One of the main issues with worry is our lack of trust that our needs will be met. We know from past experience that when certain things happen, our needs are sacrificed. Our mind grabs hold of these insecurities and blows them out of proportion. Rather than doing what it takes to make sure our needs are met, we live in constant anxiety that they will not be.

3) lack of trust in what we perceive to be a flawed system

Worry can come from our perceptions of how things work. When we don't see the system working in our favor, we live in constant state of anticipation toward a negative outcome that eats away at our feelings of well-being until we become physically ill.

4) unbelief in a higher power

Worry at its worst comes from our lack of faith in a God who loves us and cares for us. Perhaps bad things have happened in the past, and we are unsure of where we stand with God, or begin to wonder if he is even there. We don't know where we can turn for stability and strength, therefore, we automatically worry.

Worry is the automatic result of our lack of trust and the distorted thought patterns we use to cover it up.
Worry is the automatic result of our lack of trust and the distorted thought patterns we use to cover it up.

How do we stop worry?

We can only stop worry when we understand the thought patterns that lead to it. They include the following:

  • What if questions

We wonder what will happen if others reject us or we fail to meet expectations that have been set for us. Although we don't know that these things can and will happen, we think that they might, therefore, we project ourselves into the situations. We see the outcomes as negative, and this undermines our feelings of self-worth. There are two ways to stop "What if..." questions. We can either go so far as to make them ridiculous, and then laugh at ourselves, or simply say "Stop!" in our minds. The key is to realize that these types of questions are not realistic and we just don't have to go there!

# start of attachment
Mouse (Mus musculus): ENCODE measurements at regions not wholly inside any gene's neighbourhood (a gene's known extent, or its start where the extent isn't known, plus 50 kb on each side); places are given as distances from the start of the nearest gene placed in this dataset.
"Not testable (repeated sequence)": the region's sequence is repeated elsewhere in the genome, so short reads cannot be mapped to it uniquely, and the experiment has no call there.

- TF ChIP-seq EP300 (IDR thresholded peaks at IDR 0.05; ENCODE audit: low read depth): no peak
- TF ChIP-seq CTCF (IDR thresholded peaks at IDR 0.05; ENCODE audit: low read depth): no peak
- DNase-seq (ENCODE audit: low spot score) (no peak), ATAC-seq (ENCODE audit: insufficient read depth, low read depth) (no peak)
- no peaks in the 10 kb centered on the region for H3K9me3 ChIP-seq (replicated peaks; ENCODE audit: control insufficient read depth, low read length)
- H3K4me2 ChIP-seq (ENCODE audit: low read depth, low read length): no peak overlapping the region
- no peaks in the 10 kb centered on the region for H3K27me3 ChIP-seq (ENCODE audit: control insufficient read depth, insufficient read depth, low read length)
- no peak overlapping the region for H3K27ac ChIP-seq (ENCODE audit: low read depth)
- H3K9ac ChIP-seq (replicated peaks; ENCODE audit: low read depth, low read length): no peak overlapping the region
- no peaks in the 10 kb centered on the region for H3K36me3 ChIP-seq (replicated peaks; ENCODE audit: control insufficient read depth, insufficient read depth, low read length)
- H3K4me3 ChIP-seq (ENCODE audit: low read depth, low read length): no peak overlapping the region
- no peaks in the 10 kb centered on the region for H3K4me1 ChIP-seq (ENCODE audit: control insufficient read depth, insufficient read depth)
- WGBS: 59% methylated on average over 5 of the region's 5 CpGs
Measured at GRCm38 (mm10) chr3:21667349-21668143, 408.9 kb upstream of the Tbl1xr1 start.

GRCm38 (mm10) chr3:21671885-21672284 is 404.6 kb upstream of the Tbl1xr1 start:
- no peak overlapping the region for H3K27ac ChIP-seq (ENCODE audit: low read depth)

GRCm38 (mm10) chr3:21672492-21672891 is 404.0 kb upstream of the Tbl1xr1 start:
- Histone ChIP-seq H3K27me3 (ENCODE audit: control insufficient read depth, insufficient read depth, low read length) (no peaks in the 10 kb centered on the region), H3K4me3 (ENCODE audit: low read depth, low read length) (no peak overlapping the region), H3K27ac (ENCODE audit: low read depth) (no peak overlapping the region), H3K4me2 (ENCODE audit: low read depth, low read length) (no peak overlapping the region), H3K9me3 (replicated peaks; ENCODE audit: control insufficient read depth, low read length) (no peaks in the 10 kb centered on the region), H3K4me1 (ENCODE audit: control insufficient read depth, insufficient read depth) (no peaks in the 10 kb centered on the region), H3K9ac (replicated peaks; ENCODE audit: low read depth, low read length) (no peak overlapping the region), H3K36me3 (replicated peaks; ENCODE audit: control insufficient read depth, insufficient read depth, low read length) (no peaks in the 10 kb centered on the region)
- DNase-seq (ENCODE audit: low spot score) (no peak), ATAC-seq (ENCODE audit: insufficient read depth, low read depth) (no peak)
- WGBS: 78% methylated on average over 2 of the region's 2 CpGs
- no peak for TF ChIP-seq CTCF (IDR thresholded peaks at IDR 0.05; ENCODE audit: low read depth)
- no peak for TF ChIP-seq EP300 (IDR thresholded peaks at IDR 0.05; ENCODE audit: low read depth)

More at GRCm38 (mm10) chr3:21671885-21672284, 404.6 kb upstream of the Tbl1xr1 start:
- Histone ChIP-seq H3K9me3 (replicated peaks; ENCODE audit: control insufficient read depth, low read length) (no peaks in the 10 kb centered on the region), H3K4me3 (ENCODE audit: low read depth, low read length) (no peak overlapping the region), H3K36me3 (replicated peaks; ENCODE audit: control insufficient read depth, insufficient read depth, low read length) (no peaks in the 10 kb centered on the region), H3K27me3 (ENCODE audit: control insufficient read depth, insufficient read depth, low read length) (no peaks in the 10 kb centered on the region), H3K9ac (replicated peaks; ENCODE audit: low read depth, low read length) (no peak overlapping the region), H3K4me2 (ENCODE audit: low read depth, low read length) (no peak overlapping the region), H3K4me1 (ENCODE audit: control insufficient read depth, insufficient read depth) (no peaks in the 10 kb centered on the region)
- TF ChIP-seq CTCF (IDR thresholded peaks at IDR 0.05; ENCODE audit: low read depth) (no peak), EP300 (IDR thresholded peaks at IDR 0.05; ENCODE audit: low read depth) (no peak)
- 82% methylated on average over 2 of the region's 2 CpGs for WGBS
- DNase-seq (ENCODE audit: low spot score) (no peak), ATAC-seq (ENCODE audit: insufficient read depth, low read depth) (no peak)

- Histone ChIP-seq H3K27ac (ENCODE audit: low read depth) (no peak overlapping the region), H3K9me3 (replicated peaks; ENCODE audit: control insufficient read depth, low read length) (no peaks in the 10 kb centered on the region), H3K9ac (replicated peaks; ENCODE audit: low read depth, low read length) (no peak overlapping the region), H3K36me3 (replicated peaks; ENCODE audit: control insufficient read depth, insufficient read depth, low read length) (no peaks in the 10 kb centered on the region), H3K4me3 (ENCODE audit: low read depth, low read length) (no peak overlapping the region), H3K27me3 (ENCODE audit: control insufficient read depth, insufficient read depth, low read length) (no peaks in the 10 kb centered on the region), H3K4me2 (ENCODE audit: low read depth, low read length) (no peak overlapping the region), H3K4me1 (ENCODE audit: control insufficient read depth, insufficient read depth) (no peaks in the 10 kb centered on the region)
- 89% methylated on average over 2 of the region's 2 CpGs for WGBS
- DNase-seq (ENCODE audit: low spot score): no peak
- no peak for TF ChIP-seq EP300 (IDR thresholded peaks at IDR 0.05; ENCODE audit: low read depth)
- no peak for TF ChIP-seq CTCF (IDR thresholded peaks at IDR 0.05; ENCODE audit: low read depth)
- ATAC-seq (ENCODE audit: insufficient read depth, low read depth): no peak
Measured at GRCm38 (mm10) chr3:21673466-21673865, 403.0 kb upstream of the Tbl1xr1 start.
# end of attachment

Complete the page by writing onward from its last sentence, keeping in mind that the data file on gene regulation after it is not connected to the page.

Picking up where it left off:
• Assumptions

We often base our plans on assumptions that we make. We think we know what other people are thinking, therefore, we assume we know. Unfortunately, this leads to misunderstandings and problems as our assumptions are most often colored with negativity. We assume the worst rather than trusting in the best. In order to stop assumptions, we must check them out. If we think we know what someone else is thinking or doing, we ask, and get the story straight from them. That way, the information we use to make decisions will be founded on fact rather than fantasy.

It has been from the beginning and it will be till the end that the natural man will have a tendency to rationalize and to blame his behaviors on others or on certain circumstances.

— L. Lionel Kendrick